Spring 2003

Ethics Corner


The Spring 2003 issue of Professional Issues in Counseling presents a broad range of topics for a reading audience composed of counselors and other mental health professionals who work in schools, agencies, hospitals, colleges, universities, and private practice. The four articles appearing in this issue have been carefully reviewed by members of our very prestigious editorial review board and have been recommended for publication based on scholarly research and writing, relevance of the topic to current professional counselors, and overall contribution to the field of mental health.

We encourage mental health professionals, counselor educators, and graduate students interested in publishing in PIIC to submit manuscripts for review and consideration for publication in future issues of the journal. Manuscript guidelines are available on PIIC website. If you have question, please contact one of the editors of PIIC, Dr.Judy DeTrude at edu_msn@shsu.edu, or Dr.Mary Nichter at edu_@shsu.edu .

Due to technical problems with the software application we were unable to follow APA 5th edition format as precisely as we would like to. However, all authors did submit their articles in accordance with APA formatting standards. We are working to resolve this problem.


Clinical Supervision of Licensed Chemical Dependency Counselors: A Survey of Knowledge and Practice

Eric A. Schmidt
Southwest Texas State University

David C. Barrett
Private Practice, Dallas, TX


The training and educational requirements for licensure as a chemical dependency counselor have continued to increase over the past three decades. For example, some states have outlined specific standards that must be successfully met in order to achieve and maintain a professional license as a chemical dependency counselor (LCDC). Among these are standards specifically addressing clinical supervision. The state of Texas requires LCDC counselors-in-training to remain in supervision for thousands of hours in order to refine the skills needed to effectively treat clients experiencing substance use, abuse and dependency. Little is known, however, as to the type, quality and consistency with which clinical supervision is being provided both during and after training. This article discusses the results of a statewide survey of 231 chemical dependency counselors. The survey wasdesigned to ascertain the amount and type of clinical supervision received during training, as well as the occurrence of clinical supervision in post-training years.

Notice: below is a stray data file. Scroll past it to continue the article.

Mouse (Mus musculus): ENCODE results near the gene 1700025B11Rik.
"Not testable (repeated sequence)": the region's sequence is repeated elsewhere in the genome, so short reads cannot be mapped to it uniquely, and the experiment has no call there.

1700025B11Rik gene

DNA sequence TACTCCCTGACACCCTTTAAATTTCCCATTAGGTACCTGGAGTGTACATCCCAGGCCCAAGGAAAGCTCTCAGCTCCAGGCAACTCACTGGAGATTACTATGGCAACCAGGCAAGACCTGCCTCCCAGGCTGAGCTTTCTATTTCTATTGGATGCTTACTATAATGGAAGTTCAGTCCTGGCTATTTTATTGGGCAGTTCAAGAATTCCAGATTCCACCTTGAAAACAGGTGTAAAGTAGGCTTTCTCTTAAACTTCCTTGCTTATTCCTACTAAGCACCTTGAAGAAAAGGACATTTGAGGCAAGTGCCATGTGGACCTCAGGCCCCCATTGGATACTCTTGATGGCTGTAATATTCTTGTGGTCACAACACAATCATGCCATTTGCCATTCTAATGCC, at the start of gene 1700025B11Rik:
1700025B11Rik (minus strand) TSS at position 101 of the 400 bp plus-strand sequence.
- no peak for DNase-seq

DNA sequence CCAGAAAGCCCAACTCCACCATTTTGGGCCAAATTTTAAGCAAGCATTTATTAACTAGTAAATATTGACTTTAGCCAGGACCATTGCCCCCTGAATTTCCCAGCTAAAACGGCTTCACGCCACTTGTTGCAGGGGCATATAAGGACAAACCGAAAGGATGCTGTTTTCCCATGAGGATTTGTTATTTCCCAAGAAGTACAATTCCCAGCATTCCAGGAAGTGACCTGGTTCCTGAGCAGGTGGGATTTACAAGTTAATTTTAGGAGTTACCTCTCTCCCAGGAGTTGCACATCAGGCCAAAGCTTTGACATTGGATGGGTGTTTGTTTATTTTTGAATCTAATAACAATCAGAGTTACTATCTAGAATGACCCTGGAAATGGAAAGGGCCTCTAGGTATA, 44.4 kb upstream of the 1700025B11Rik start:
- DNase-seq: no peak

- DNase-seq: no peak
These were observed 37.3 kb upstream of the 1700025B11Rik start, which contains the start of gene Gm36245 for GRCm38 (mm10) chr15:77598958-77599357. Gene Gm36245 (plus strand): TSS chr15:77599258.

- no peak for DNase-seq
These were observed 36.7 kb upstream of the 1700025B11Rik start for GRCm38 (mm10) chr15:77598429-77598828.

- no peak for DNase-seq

Developmental Aspects of Adolescents and Religious Conversion

Amanda K. Grein
Southwestern Baptist Theological Seminary


Religiosity is a vital aspect to adolescents and their identity development. Several key developmental theorists will be examined with regard to adolescent identity development and ensuing religious conversion. Since older adolescents are often targeted for cult conversion (Galanter, 1989), a better understanding of what is occurring mentally and spiritually in these teenagers can aid counselors working with this population. Positive religious conversion can help the youth develop a firmer sense of who they are whereas cult conversion can stall and hinder the adolescent leaving their identity underdeveloped or replaced with a group identity.

I Can See the Tops of Trees: Building Collaborative Relationships with Students, Teachers and Parents


The school counselor has an array of responsibilities within the school environment. One important responsibility is building collaborative relationships with students, teachers and parents. This article examines the school counselor’s role and challenges in building these working alliances. It also presents a counselor empathy model that can be utilized to strengthen empathic bonds in school relationships

A Study of Facilitator Decisions on Ethical Adventure Issues

Long, D., DeTrude, J. A. and Nichter, M.S

In this study an attempt was made to determine if adventure facilitators were making ethically correct decisions based upon their knowledge and skills obtained in training and workshops on adventure ethics and decision making. Adventure facilitators and apprentices (N=87) in one school district were surveyed on five areas of decision making: (1) empowerment; (2) informed consent; (3) appropriate use of risk; (4) dual relationships; and (5) physical needs of participants. Based upon the date, it can be concluded that facilitator responses accept the hypothesis that adventure facilitators, without the benefit of extensive adventure-based decision making, can make correct decisions based on personal knowledge and experience in the five areas of decision making. Recommendations include follow-ups with focus groups to determine appropriate training models, follow-up with facilitators on the use of the mute technique; and replicate this study with other school based adventure facilitators. (adventure facilitators); (decision making); (adventure ethics)